PETALING JAYA: For young internet users, danger lurks at every turn. However, little has been done to protect children from online predators. Experts have attributed this to a lack of awareness of data privacy, increase in internet access and decreased parental control.
The process of building an emotional connection with a child, defined as online grooming by the United Nations Children’s Fund, is not uncommon in Malaysia.
The objective is to gain the child’s trust for sexual abuse, criminal exploitation or extremism, and this is done through social media sites, instant messaging services, dating apps or online gaming platforms.
As criminologist Shankar Durairaja pointed out, the rapid growth of the internet and its easy access through various devices have led many children to engage in popular activities online.
“As of 2020, 91.7% of Malaysian households have internet access,” he told theSun.
Data from the Malaysian Communications and Multimedia Commission shows that the number of children, aged five to 17, who use the internet grew 155% from 2016 to 2020 but parental control dropped from 62.4% in 2018 to 53.4% last year.
Shankar said while there is no data on child grooming in Malaysia, the seriousness of the problem can be seen from the jump in the number of non-physical sexual assault cases among underage victims, from 13 in 2019 to 51 last year.
He said the government can develop a national data system on child internet usage that researchers and academicians can use to find effective ways to overcome the risks and harm caused by the internet.
“All children and vulnerable individuals should be educated to recognise grooming and other cyber deviances. The government also needs to promote digital responsibility and positive digital parenting among citizens,” he added.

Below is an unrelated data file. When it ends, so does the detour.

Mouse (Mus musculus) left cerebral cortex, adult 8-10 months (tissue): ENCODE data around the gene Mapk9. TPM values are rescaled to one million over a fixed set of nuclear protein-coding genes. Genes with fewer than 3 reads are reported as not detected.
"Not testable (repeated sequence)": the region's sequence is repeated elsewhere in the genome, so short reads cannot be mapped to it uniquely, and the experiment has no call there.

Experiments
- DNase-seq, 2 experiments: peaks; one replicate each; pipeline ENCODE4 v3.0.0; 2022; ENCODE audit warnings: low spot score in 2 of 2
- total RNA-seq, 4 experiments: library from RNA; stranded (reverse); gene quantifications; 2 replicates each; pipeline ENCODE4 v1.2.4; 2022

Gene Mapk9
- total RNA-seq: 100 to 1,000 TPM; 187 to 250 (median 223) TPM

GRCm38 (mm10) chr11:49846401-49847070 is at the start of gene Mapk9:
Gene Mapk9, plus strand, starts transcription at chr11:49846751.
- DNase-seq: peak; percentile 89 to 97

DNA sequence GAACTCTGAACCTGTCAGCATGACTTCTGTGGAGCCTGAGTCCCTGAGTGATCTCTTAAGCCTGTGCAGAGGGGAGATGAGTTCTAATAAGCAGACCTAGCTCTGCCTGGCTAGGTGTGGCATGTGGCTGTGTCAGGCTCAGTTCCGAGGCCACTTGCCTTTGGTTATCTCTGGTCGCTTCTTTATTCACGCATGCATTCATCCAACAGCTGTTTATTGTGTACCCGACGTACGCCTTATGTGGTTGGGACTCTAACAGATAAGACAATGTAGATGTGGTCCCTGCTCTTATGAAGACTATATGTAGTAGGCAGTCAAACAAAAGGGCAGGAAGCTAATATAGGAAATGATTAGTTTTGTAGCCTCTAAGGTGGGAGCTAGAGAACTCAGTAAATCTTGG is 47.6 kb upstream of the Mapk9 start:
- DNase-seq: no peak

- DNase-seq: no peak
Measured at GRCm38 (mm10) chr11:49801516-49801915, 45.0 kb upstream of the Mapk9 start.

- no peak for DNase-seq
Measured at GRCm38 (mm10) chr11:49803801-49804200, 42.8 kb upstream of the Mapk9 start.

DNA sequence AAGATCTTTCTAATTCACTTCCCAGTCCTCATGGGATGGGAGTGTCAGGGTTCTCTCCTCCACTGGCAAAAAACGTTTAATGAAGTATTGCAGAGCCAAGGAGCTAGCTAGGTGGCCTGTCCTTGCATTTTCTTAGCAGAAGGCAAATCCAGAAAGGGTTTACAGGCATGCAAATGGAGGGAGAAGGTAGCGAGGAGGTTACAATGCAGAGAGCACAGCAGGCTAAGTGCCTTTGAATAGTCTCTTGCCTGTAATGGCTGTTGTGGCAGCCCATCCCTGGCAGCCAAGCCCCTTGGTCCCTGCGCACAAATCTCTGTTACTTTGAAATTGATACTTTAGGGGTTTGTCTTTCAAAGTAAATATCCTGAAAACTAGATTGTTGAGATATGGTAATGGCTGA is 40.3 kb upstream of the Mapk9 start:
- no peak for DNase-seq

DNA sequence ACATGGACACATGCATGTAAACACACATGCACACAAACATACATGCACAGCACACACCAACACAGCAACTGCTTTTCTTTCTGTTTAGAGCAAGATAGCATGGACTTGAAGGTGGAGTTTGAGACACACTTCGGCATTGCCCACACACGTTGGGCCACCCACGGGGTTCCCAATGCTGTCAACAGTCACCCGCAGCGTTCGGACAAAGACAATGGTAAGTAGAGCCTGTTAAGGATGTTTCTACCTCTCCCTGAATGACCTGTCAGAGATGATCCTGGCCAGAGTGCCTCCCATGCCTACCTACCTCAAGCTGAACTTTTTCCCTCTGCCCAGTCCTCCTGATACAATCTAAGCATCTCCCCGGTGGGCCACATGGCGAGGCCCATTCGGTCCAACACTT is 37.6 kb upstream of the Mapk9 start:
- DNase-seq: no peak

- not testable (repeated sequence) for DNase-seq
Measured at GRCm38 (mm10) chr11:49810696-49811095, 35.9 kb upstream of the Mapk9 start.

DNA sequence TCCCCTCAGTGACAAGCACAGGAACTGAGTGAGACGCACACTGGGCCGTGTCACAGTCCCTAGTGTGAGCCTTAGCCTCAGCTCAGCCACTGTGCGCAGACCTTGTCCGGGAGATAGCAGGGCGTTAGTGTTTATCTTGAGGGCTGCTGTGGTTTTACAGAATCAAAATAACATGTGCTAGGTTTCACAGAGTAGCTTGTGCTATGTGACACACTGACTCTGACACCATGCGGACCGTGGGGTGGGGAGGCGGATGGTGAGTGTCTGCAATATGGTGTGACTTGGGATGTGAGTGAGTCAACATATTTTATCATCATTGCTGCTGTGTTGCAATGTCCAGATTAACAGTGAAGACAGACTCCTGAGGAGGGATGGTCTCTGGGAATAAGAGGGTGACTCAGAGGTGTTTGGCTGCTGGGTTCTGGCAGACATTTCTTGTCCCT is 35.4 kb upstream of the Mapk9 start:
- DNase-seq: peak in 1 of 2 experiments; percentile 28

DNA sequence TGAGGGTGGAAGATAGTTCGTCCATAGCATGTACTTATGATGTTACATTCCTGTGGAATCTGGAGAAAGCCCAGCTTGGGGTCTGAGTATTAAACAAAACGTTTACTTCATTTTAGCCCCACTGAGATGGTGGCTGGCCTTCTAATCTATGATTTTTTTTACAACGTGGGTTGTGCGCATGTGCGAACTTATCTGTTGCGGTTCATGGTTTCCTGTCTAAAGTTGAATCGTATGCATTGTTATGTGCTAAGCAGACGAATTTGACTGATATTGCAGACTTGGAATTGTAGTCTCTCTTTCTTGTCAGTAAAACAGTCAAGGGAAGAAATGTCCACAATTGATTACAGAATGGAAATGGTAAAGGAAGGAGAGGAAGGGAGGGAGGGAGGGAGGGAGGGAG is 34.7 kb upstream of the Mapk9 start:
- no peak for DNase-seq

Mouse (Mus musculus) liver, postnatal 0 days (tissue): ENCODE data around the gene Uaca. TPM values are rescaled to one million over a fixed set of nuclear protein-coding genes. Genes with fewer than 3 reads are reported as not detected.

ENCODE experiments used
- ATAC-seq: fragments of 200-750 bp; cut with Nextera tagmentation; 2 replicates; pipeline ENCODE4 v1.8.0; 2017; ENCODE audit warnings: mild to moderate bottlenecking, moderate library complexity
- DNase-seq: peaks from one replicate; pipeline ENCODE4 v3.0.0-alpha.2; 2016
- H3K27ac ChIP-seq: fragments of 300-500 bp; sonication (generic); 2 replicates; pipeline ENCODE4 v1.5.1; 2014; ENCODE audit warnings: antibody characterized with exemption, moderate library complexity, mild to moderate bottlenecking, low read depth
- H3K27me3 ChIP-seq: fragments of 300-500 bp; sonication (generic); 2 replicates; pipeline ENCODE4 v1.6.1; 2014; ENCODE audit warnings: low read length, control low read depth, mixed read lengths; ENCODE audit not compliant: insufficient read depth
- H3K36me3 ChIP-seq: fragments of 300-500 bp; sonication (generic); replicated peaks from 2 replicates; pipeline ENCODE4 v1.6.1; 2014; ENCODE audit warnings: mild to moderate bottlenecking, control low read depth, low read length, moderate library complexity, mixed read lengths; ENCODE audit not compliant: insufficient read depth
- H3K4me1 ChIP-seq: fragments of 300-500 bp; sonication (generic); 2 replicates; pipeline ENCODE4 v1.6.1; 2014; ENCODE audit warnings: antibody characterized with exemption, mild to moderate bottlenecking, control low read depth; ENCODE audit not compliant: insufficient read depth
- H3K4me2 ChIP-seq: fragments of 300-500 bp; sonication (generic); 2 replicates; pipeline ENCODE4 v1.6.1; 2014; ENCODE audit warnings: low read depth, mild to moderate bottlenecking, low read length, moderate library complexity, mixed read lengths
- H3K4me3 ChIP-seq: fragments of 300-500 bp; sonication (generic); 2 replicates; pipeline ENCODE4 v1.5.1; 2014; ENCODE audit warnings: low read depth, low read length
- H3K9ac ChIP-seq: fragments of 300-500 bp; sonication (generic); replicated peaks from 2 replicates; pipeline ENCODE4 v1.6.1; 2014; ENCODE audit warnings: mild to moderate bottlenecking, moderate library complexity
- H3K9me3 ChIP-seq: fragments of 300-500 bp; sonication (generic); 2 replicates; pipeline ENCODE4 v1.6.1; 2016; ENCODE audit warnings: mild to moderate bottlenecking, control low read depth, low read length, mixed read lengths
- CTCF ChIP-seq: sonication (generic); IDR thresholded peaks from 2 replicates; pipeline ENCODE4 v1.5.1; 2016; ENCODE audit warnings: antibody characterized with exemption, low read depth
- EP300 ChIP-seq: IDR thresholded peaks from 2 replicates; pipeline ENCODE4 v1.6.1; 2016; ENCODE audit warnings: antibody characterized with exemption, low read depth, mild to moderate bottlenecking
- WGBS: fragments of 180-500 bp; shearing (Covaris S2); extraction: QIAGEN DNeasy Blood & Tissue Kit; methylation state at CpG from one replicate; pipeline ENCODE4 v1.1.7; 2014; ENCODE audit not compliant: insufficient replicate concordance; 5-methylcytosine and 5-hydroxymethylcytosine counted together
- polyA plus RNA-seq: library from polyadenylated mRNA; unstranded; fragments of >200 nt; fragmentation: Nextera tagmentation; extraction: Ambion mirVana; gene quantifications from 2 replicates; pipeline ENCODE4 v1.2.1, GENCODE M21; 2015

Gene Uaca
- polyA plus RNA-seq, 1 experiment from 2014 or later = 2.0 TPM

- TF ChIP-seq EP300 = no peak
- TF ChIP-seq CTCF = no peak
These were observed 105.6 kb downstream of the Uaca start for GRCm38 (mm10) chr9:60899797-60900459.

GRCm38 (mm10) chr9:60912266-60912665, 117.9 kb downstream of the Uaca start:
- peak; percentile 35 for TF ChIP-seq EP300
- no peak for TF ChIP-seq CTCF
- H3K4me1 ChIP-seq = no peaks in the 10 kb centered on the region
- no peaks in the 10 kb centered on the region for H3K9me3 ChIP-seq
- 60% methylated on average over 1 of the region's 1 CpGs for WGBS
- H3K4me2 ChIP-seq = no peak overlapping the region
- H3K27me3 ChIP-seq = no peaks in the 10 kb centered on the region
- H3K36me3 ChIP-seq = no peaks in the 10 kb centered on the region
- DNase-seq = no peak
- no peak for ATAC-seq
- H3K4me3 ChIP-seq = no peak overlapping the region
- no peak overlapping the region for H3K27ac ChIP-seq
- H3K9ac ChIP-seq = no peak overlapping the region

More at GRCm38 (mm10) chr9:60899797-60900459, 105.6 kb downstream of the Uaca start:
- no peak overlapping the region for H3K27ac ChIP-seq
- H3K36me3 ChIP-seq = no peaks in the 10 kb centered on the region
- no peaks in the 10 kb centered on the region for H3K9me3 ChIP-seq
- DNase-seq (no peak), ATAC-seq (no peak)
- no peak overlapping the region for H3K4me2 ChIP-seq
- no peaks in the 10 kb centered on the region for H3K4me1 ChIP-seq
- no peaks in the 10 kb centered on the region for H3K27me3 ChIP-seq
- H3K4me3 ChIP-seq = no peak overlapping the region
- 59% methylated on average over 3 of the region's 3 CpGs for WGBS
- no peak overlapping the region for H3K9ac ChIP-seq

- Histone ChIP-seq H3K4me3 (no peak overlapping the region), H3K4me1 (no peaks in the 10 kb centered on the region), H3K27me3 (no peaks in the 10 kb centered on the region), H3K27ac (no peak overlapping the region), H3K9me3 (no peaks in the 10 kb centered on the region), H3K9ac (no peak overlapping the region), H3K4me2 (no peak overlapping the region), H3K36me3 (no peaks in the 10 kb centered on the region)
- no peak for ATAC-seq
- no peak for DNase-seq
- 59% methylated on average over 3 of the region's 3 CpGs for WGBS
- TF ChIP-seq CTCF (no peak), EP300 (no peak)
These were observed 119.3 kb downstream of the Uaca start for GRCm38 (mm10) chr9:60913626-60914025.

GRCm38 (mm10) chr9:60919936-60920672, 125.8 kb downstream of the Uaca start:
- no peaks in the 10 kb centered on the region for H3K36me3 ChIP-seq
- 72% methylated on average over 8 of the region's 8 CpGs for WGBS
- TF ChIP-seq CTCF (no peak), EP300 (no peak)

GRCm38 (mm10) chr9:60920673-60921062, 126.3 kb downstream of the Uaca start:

According to Lapor Predator project director and Monsters Among Us founder Fir Redzuan, online grooming is a process that develops over several stages, and is not a one-time act.
“It starts with the perpetrator identifying and creating opportunities to engage with children. These predators could be a “teacher” befriending his most timid student or a relative of a “favourite nephew”.
“Soon, the personal boundaries blur as the predator gains the trust of the victim by introducing physical touches that may appear innocent, to bombarding the child with gifts.”
“Once the child is sensitised to the perpetrator’s behaviour, the sexual abuse starts,” Fir added.
“The final stage is when the predator threatens or manipulates the child to keep their relationship a secret from others.”
Fir said there have been many instances where children have denied they were victimised. She said the root of the problem lies in both the child protection system and the people who manage it.
“For instance, parents may not understand the online safety measures and children are not empowered to take charge of their own safety. Furthermore, the system in Malaysia is incapable of offering the best protection and remedy to affected children.”
Fir pointed out that rather than being proactive, the child protection system in Malaysia only reacts to reports of such abuses.
She said to address the problem, the government should invest in building capacity in the police force to handle online sexual abuse.
“Many of our officers may not know the latest internet trends and lingo, and this may hamper the quality of their investigations. Online sexual crimes require understanding and knowledge for the purpose of investigations and evidence gathering.
“It is one thing to learn the technology, but it is also important to understand the sociology of online behaviour to be able to identify manipulative relationships involving a child.”